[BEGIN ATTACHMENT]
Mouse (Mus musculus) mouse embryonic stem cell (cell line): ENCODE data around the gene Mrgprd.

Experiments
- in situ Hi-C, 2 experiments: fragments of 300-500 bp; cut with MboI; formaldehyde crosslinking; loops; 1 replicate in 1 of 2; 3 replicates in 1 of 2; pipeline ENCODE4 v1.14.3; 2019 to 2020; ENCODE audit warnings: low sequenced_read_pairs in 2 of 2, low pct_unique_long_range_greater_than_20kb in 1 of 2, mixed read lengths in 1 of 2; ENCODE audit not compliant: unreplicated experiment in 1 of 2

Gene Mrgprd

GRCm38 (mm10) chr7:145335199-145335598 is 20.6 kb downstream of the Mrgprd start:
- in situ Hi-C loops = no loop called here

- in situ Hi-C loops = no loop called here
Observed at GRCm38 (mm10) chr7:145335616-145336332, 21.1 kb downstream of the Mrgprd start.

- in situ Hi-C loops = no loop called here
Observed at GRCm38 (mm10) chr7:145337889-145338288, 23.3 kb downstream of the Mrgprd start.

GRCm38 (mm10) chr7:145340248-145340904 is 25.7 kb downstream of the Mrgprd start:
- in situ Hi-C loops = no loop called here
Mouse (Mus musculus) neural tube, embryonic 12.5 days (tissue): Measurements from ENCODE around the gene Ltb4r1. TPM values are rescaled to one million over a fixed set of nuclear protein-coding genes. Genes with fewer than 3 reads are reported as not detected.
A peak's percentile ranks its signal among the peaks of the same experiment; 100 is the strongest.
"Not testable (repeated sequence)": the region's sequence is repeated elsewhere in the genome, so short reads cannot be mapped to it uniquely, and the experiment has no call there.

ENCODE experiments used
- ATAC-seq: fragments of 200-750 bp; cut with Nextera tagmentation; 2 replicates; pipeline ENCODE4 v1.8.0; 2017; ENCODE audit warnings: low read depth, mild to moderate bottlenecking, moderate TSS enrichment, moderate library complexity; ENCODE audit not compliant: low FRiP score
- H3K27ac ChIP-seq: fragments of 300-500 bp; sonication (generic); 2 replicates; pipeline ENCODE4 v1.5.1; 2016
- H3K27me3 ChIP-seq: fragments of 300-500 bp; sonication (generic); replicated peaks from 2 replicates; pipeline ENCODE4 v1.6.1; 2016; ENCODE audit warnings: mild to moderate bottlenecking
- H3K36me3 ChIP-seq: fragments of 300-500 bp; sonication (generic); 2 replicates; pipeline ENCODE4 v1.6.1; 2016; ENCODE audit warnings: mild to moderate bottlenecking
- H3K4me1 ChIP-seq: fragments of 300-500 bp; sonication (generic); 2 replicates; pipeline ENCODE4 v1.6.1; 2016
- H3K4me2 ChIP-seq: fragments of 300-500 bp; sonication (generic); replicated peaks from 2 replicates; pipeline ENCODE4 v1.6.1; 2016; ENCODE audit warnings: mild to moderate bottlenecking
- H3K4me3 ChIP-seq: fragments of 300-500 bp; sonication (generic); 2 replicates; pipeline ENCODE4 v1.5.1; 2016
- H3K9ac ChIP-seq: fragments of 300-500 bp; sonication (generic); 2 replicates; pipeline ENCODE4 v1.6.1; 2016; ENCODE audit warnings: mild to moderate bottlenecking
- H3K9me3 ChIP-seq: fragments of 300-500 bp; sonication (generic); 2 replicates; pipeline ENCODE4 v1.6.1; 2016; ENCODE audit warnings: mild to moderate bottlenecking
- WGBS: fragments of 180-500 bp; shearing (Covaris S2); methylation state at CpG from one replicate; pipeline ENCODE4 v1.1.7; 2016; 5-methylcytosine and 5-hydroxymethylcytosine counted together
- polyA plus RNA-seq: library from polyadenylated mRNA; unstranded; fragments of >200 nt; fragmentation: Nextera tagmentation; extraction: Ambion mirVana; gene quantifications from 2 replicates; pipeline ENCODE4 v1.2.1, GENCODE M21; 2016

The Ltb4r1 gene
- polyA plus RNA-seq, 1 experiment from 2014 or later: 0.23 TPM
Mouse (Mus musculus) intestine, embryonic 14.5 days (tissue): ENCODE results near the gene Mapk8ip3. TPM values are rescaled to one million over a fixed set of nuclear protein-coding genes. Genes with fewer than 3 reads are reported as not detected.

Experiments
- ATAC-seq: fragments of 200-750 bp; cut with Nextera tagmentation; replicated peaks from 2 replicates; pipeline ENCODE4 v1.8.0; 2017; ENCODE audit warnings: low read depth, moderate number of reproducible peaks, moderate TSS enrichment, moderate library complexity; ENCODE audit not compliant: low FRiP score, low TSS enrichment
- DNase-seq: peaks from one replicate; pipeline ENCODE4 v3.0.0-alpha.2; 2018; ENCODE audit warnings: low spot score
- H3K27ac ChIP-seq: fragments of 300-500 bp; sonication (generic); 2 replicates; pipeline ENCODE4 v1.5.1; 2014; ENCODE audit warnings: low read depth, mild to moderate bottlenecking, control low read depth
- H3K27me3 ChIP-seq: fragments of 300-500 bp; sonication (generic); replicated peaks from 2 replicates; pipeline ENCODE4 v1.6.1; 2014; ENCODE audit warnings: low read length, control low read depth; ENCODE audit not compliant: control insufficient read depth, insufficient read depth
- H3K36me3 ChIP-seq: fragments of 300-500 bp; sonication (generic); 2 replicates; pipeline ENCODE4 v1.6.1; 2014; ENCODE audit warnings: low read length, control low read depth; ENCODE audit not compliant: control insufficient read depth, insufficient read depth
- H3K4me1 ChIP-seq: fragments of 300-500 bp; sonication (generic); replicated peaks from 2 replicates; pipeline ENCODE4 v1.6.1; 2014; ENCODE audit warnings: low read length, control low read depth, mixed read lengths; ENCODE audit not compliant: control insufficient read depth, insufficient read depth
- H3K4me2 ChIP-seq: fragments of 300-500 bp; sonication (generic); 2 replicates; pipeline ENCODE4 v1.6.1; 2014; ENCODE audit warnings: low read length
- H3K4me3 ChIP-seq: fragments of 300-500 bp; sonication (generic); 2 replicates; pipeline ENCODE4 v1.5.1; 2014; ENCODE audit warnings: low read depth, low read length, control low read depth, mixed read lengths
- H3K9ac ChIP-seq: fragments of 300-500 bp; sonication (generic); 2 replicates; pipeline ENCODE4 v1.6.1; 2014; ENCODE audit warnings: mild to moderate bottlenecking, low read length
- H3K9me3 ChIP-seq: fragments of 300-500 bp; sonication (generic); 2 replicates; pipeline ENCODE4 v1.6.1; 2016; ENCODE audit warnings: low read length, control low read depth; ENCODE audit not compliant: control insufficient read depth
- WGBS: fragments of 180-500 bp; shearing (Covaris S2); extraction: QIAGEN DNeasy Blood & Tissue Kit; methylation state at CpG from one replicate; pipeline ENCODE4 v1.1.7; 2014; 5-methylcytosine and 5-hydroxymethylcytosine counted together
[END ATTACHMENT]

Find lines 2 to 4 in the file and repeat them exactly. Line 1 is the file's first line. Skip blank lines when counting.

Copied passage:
Experiments
- in situ Hi-C, 2 experiments: fragments of 300-500 bp; cut with MboI; formaldehyde crosslinking; loops; 1 replicate in 1 of 2; 3 replicates in 1 of 2; pipeline ENCODE4 v1.14.3; 2019 to 2020; ENCODE audit warnings: low sequenced_read_pairs in 2 of 2, low pct_unique_long_range_greater_than_20kb in 1 of 2, mixed read lengths in 1 of 2; ENCODE audit not compliant: unreplicated experiment in 1 of 2

Gene Mrgprd